Away from its pacing and humor issues, Y: The Last Man does get other elements right.
For one, it handles the comics’ core themes and exploration of societal issues with appropriate levels of sensitivity. Gender identity, in particular, is a big component of the source material, so handling this aspect of the comic correctly was vitally important.
Thankfully, the show’s writers do so with finesse. The series focuses on LGBTQ+ citizens (and their rights) as much as their cisgender counterparts, and its exploration of the discrimination they continue to face in a dystopian world makes for some of the show’s most heart-wrenching scenes.
The series’ main characters, too, have been well cast. Lane feels tailor-made for the role of Jennifer Brown, while Schnetzer portrays Yorick with a likeable charm, despite the character’s man-child persona and constant pining for his girlfriend Beth (Juliana Canfield).
It’s Romans’ Agent 355, though, who steals the show. A commanding presence on screen, Romans does a stellar job of embodying her character’s cryptic persona and moral complexities. In a fictional world where few people are keeping it together, Agent 355 does so – and Romans’ portrayal goes a long way to showing how effective her character is in such a uniquely distressing situation.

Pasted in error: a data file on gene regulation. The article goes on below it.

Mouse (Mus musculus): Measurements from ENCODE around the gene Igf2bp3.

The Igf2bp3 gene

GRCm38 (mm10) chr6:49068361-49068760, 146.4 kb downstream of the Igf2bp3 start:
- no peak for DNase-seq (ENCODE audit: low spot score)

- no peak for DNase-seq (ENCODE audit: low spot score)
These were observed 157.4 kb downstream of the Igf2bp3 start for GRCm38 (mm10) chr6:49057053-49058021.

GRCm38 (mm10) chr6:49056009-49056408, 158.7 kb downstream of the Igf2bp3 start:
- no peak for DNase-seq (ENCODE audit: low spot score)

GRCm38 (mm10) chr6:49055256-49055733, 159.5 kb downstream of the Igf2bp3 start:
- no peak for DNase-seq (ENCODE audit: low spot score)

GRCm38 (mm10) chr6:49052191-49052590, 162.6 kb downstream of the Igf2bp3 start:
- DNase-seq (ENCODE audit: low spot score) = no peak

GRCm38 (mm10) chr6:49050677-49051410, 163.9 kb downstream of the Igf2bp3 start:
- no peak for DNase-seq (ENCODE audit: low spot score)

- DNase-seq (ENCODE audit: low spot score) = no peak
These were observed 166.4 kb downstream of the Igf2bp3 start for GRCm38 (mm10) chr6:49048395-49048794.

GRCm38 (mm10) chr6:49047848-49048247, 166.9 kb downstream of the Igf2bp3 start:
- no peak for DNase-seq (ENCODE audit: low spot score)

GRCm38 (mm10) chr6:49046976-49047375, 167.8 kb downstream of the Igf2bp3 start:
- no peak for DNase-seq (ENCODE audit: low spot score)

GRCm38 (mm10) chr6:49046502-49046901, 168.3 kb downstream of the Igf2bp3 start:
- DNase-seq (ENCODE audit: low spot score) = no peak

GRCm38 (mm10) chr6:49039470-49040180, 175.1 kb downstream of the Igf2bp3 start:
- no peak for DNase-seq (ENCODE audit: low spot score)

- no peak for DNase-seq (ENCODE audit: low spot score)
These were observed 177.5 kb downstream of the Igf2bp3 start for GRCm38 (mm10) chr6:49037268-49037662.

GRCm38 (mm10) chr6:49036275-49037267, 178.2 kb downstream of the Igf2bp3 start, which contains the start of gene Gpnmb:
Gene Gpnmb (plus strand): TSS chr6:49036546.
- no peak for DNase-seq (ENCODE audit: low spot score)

What we think
Y: The Last Man is a solid if unspectacular adaptation of a beloved graphic novel series. The show does a good job of highlighting real-life problems concerning gender equality, misogyny and discrimination, and its premise and story make for intriguing viewing.
However, in an era where post-apocalyptic shows have never seemed more popular, Y: The Last Man lacks that crucial entertainment factor that makes it a truly captivating watch. It never really makes the most of its central traumatic event, nor does it find that uplifting or heartwarming ingredient that a show like Netflix’s Sweet Tooth has.
There are enough episodic cliffhanger endings, and twists and turns, throughout to keep viewers satisfied and coming back for more, and Y: The Last Man fans will be pleased that a live-action adaptation has finally seen the light of day.
Was it worth the wait? Based on its first three episodes, just about – and if Y: The Last Man’s subsequent entries are faster-paced, more action-oriented and, at times, more amusing, it could be a great show. If, however, it fails to deliver in these respects, Y’s persistent pacing and post-apocalyptic clichés may come back to haunt it.
Episodes 1-3 of Y: The Last Man will launch exclusively on Disney+ in the UK on 22nd September. New episodes will be available to stream every Wednesday.